Provide data to back up your decisions. Why did you include certain features? How does the design improve the user experience? Why did you leave certain elements out? When you show your clients the reasons behind your decisions, they will be more confident in your design.
6. Show how the design works with the rest of the marketing plan.
Chances are, the project you’re working on fits into a larger marketing plan. To help your clients understand how everything works together, give them a trial run of the customer experience. For instance, if you’re working on a website, show your client how their customers will interact with it. If you’re working on a landing page, explain how customers will find it. Clients feel a lot more comfortable about the design when they can see things on the customer end.
7. Let your clients know that YOU believe in the design.
Sometimes us designers can get so wrapped up in what our clients are going to think of the project that we lose confidence. The reason why the client hired you is because they trust your experience and point of view. When it’s time to show them the design, exude confidence in what you have produced. The client will be a lot more confident if you are.
Since in person or screencast sharing is best, you should practice your posture, tone of voice, eye contact, hand gestures and more. Your clients will be looking at your mannerisms just as much as the project itself. Remember that you are trying to sell them on the design, so you need to be cool, calm and confident in your delivery.
8. Give your clients time to give feedback.
You don’t want your clients to feel forced to give you feedback, so give them time to return any comments. Most clients need time to look through the project, think about the things that were discussed and envision what the customer experience will be like. After you’ve shown the client the design, tell them to take a few days to look things over and then provide you with their thoughts.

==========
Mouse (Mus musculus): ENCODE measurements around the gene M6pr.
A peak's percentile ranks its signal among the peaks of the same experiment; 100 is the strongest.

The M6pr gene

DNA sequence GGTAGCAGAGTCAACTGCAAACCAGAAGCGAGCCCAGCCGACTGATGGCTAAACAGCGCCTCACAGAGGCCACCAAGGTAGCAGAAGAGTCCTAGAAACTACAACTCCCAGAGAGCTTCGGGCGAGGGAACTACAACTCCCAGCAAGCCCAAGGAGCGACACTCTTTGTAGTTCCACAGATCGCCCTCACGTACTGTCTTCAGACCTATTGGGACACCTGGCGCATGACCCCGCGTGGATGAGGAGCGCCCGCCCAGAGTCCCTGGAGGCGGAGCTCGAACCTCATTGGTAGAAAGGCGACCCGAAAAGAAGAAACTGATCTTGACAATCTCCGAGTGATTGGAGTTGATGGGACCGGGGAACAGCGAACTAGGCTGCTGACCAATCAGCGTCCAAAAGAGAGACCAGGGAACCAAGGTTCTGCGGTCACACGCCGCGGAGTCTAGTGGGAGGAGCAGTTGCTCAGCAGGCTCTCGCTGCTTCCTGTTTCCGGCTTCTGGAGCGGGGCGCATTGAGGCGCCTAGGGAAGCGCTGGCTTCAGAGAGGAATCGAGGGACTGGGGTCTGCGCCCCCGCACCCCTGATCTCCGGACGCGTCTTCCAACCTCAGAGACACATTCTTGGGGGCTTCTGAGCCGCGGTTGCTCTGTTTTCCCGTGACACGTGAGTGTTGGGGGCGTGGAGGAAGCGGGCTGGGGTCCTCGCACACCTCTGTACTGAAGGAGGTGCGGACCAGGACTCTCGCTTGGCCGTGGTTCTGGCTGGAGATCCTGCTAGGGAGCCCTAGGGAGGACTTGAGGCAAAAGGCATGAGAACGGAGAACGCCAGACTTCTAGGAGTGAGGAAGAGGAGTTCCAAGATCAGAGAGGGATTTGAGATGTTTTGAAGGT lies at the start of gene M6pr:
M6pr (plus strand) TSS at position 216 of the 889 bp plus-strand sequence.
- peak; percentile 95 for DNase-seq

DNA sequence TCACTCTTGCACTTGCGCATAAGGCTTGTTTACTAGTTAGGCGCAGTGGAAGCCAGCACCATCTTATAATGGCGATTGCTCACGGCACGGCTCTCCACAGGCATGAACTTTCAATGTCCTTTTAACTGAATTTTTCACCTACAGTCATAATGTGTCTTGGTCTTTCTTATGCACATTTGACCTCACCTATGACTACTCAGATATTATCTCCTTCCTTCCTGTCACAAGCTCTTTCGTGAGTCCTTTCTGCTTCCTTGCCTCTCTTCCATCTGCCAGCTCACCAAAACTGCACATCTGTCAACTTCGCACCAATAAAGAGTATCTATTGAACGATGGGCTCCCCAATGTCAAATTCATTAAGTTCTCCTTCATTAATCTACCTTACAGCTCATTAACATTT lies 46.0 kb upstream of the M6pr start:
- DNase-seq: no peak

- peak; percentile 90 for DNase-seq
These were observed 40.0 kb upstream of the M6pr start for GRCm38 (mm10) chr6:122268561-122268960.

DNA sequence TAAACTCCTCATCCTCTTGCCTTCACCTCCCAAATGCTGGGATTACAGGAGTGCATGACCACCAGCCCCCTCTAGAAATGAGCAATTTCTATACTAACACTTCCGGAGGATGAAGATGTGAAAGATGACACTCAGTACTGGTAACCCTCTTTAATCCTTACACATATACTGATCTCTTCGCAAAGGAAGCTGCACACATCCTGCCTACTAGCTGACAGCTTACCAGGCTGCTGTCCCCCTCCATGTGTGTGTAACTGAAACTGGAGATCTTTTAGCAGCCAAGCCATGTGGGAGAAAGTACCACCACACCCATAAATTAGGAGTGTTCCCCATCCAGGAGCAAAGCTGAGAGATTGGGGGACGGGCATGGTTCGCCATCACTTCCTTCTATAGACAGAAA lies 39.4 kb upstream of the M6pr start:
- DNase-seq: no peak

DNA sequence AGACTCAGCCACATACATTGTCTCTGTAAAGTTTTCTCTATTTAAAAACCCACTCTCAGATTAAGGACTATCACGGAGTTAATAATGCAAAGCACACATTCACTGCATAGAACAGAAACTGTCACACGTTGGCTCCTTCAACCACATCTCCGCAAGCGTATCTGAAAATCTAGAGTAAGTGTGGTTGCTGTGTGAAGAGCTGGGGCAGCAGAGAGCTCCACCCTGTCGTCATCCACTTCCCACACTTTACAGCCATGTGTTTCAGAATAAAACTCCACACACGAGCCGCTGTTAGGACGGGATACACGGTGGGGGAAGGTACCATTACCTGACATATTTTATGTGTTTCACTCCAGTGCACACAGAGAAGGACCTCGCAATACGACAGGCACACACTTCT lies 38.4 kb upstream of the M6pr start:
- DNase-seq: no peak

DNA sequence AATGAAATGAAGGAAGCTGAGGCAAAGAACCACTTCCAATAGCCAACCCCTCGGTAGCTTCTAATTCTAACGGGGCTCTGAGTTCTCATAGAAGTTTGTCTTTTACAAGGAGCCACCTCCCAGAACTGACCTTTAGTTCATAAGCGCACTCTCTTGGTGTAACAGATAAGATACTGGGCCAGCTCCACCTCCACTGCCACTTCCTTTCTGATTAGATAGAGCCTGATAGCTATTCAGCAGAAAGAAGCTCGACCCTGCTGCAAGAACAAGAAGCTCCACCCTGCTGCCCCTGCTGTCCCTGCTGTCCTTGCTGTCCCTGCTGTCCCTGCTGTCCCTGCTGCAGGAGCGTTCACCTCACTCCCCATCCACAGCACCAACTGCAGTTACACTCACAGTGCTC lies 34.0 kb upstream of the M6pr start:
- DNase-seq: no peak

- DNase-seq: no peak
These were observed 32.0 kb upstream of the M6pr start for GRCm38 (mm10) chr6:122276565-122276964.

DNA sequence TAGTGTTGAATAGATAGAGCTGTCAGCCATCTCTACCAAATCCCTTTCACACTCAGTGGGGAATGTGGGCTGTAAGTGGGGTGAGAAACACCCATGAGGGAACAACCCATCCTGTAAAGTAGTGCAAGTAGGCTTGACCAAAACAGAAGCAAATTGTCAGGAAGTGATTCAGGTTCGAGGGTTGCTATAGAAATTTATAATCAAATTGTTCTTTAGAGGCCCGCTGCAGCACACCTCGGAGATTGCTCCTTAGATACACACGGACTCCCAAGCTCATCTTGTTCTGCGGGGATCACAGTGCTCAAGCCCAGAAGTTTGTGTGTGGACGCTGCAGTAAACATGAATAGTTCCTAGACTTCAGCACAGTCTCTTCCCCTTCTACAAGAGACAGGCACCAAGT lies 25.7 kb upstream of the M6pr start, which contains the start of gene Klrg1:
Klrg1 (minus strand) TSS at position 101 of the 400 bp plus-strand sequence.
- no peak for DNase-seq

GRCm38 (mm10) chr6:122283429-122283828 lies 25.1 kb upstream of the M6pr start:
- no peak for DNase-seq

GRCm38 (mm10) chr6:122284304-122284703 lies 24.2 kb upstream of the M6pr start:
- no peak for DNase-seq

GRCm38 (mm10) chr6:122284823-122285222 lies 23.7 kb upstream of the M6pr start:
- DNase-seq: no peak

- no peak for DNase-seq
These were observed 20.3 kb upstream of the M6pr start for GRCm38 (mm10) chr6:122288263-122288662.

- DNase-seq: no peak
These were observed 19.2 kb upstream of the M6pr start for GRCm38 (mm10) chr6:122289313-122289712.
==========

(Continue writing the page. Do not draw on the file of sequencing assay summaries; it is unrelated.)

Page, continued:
9. Understand the changes that are to be made and why.
In order to please the client, many design professionals will just go ahead and start making the requested changes such as making the logo bigger, the font smaller, the design brighter and so forth. But if these changes aren’t going to help your client reach their end goal, or if they will sacrifice the quality of the project, it’s important to ask why. This will help you better understand where your client is coming from and if the change is really necessary.
10. Welcome feedback throughout the project.
It’s a smart idea to give your clients the opportunity to give you feedback at various points during the design process. This prevents them from getting a finished product that is entirely different from what they first imagined. Present clients with moodboards, wireframes and sections of the design so that they can get familiar with what the end project is going to look like. Plus, if the client just isn’t happy with the design, it’s much easier to work backwards when you only have a small part of the design done.
In the end, it’s important to include your clients in the design process and provide them with ample opportunities to give you meaningful feedback. This strengthens the client-designer relationship and helps the project get off on the right foot. Build feedback time into your schedule so that you have time to touch base with the clients at different intervals. This will help you stay on track with a reasonable timeframe while feeling confident that you’re delivering something that your client will be excited about.